Verizon (NYSE: VZ) currently does not support Apple's (NASDAQ: AAPL) Wi-Fi calling technology that allows users to make and receive Wi-Fi calls on other iCloud-connected devices like iPads and the Apple Watch. And Sprint's (NYSE: S) Boost and Virgin prepaid brands still don't support any of the Wi-Fi calling technology Apple introduced two years ago through its iOS 8 operating system.
"We can confirm that it's not something we support at this time," said Verizon spokesperson Trevor Thomas in response to questions from FierceWireless about the carrier's support for Apple's "Wi-Fi Calling on iCloud-connected devices." "We are always looking at ways to improve the customer experience and appreciate the outreach."
According to Apple's website, Verizon is the only major nationwide wireless carrier that does not support the technology. On its site, Apple explains that "If your carrier supports Wi-Fi Calling on iCloud-connected devices, you can also make and receive Wi-Fi calls on other devices. You can use Wi-Fi Calling on these devices, even if your iPhone isn't on the same Wi-Fi Network or turned on." Devices that users can send their calls to include the iPad, iPod touch, Apple Watch and Mac.
Verizon was the last major wireless operator in the United States to introduce support for Apple's Wi-Fi calling technology, launching the service in February on Apple's iOS 9.3 operating system. AT&T (NYSE: T) launched the technology a few months prior to Verizon's launch, and Sprint launched it last year. T-Mobile has long offered Wi-Fi calling on the iPhone.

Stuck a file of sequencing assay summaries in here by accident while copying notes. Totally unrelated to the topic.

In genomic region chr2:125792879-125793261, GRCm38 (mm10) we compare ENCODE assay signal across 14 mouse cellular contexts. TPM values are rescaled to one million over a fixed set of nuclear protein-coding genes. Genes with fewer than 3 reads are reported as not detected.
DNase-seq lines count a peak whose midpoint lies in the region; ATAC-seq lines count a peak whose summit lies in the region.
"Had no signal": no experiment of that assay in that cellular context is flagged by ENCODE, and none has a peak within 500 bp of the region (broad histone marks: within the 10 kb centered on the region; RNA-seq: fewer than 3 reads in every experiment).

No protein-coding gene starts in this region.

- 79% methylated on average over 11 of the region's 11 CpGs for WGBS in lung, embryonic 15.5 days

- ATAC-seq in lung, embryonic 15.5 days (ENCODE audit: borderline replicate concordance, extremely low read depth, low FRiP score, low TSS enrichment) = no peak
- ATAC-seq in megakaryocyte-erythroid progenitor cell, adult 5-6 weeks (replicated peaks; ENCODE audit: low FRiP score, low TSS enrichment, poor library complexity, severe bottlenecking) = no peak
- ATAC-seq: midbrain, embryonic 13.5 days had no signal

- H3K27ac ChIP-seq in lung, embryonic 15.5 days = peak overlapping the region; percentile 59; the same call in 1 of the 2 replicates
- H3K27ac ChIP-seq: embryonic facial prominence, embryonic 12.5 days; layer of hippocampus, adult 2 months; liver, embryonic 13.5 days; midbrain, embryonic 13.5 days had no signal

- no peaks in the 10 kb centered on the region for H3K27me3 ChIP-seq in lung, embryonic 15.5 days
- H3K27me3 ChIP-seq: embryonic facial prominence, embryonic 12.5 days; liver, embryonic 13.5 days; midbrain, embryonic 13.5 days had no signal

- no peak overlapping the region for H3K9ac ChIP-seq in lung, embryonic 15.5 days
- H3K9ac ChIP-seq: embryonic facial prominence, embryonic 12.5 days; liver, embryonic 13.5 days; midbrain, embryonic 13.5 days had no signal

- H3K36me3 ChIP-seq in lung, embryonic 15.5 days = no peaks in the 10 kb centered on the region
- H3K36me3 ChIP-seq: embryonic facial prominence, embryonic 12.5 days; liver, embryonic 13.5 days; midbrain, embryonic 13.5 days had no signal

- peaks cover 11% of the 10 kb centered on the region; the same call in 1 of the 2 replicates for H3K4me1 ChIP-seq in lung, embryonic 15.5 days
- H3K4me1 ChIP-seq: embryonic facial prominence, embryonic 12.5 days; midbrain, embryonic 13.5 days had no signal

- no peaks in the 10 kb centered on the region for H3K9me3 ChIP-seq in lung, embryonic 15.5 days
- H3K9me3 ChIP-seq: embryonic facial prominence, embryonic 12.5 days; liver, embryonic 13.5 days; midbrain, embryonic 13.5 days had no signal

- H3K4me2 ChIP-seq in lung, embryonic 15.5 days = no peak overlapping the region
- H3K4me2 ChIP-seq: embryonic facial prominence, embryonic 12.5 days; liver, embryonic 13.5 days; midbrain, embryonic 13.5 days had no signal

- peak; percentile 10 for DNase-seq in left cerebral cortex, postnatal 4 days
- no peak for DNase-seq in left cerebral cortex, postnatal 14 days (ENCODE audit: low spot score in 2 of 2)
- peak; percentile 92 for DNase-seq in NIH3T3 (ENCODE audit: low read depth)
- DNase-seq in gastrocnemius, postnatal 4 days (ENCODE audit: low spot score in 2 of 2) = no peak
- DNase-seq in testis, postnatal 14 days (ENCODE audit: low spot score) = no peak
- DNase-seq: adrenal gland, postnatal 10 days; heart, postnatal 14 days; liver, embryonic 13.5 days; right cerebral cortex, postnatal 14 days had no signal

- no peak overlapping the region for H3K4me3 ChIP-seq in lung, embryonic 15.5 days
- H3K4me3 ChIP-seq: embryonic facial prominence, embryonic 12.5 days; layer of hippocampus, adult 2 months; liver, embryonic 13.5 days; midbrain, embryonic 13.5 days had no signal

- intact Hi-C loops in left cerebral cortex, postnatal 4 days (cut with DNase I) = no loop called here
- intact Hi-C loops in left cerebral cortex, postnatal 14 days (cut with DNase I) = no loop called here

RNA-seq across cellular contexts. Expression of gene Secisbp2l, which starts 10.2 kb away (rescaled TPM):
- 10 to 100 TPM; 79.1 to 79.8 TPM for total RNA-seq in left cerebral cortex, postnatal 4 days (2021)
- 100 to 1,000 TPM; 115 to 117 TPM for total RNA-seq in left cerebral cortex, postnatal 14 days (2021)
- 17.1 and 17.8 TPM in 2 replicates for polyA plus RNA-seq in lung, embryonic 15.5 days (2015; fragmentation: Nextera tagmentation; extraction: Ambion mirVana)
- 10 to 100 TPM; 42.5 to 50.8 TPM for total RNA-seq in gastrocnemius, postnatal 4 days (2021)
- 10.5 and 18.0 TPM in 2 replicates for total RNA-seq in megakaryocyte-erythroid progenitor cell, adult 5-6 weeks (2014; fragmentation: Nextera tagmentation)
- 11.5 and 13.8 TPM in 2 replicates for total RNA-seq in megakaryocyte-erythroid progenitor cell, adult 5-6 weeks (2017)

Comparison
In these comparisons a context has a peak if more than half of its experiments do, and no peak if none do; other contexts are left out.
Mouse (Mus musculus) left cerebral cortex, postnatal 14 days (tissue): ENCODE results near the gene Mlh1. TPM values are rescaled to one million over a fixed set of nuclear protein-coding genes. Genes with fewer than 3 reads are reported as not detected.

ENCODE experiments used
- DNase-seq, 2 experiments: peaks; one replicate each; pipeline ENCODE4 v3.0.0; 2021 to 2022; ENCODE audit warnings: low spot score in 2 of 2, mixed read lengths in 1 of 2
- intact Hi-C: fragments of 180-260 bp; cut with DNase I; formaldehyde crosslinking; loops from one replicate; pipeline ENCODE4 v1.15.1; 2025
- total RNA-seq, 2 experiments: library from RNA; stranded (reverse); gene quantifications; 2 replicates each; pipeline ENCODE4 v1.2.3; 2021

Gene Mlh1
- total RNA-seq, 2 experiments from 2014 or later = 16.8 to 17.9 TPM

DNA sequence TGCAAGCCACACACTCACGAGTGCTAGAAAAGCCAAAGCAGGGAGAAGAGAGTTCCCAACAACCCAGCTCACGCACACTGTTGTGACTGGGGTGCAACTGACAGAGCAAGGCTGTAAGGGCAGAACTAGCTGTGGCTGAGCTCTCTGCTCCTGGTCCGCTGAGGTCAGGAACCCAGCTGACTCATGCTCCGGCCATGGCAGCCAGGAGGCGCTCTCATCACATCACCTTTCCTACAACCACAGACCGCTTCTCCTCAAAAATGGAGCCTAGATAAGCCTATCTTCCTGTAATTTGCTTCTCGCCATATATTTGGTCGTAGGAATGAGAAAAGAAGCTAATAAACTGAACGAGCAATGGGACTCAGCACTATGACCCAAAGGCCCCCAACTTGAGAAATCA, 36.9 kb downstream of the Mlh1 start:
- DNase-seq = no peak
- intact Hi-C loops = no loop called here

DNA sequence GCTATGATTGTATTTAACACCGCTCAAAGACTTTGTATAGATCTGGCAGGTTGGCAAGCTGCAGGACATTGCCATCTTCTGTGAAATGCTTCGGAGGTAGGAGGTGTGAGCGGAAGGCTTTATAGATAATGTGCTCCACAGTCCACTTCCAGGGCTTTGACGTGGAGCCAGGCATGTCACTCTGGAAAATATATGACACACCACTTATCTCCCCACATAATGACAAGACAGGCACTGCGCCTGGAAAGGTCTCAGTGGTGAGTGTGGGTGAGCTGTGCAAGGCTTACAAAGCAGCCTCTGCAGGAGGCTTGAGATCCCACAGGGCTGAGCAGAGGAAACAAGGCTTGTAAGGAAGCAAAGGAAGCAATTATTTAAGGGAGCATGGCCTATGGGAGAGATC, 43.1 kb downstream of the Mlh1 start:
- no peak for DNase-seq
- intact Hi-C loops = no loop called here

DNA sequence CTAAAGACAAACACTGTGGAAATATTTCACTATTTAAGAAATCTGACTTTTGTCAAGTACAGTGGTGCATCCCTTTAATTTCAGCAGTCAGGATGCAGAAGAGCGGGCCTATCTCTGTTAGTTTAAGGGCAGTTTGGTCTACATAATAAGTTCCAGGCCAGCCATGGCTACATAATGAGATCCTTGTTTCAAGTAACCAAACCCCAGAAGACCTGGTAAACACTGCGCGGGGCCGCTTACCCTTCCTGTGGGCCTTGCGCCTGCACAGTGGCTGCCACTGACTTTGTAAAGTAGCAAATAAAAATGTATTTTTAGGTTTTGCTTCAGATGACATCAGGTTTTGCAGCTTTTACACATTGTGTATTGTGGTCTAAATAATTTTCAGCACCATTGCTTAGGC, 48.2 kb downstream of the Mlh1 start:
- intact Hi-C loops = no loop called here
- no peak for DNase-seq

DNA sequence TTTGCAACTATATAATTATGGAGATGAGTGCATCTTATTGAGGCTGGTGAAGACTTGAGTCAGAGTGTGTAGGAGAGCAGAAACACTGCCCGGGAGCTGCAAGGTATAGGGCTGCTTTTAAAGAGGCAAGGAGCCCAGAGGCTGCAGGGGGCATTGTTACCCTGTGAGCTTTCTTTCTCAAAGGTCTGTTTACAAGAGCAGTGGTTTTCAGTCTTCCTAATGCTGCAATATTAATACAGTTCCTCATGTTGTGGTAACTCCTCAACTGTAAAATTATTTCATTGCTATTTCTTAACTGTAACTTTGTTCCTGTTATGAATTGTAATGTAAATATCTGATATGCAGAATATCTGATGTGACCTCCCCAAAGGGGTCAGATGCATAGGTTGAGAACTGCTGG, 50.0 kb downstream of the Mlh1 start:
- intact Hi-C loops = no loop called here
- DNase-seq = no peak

However, despite Sprint's embrace of Wi-Fi calling on its Sprint-branded service, the carrier has not extended that service to either of its prepaid brands Boost Mobile and Virgin Mobile. "Boost and Virgin don't support WiFi calling on iOS," confirmed Sprint spokesperson Kathleen Dunleavy in response to questions from FierceWireless on the topic.
Neither Boost nor Virgin are listed on Apple's website as supporting the iPhone vendor's Wi-Fi calling technology.
Also according to Apple's website, T-Mobile's (NYSE:TMUS) MetroPCS prepaid brand joins Verizon in its lack of support for Apple's "Wi-Fi Calling on supported iCloud-connected devices." And C Spire Wireless, nTelos and U.S. Cellular -- three of the nation's largest regional wireless carriers -- also do not support Apple's Wi-Fi calling technology at all.
Although Wi-Fi calling technology has been available in the wireless market for close to a decade -- T-Mobile launched its HotSpot @Home service with vendor Kineto Wireless almost 10 years ago -- companies continue to work to improve the service. For example, MVNO Republic Wireless recently introduced Bonded Calling, a type of technology "patch" that the company said intelligently senses sub-optimal conditions on a Wi-Fi network and responds by patching the gaps in a Wi-Fi call with redundancy on a cell data network.
Republic Wireless develops bonded calling technology to improve Wi-Fi call quality
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